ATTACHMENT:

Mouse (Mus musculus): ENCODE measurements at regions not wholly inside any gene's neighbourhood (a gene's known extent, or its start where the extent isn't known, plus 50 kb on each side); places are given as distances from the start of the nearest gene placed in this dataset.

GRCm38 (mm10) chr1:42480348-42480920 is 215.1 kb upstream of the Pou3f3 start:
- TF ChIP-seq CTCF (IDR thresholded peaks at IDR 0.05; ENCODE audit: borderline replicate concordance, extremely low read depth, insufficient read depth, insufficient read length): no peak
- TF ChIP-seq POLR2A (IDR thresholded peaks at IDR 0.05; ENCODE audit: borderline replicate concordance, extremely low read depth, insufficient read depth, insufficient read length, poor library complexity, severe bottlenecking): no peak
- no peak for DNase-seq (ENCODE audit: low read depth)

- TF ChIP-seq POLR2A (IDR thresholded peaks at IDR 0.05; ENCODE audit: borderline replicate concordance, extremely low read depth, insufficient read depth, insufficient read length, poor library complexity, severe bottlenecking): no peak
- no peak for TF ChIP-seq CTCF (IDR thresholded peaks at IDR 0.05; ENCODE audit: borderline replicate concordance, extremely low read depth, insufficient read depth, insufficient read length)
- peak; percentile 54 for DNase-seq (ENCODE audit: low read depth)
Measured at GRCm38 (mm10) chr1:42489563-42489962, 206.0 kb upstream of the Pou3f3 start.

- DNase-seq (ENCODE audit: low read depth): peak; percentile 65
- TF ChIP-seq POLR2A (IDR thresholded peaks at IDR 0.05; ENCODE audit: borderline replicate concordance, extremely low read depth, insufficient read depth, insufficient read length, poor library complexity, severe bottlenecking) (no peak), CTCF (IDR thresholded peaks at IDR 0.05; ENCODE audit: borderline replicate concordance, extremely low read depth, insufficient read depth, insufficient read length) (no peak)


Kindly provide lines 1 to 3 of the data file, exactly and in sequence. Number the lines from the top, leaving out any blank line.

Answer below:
Mouse (Mus musculus): ENCODE measurements at regions not wholly inside any gene's neighbourhood (a gene's known extent, or its start where the extent isn't known, plus 50 kb on each side); places are given as distances from the start of the nearest gene placed in this dataset.

GRCm38 (mm10) chr1:42480348-42480920 is 215.1 kb upstream of the Pou3f3 start:
- TF ChIP-seq CTCF (IDR thresholded peaks at IDR 0.05; ENCODE audit: borderline replicate concordance, extremely low read depth, insufficient read depth, insufficient read length): no peak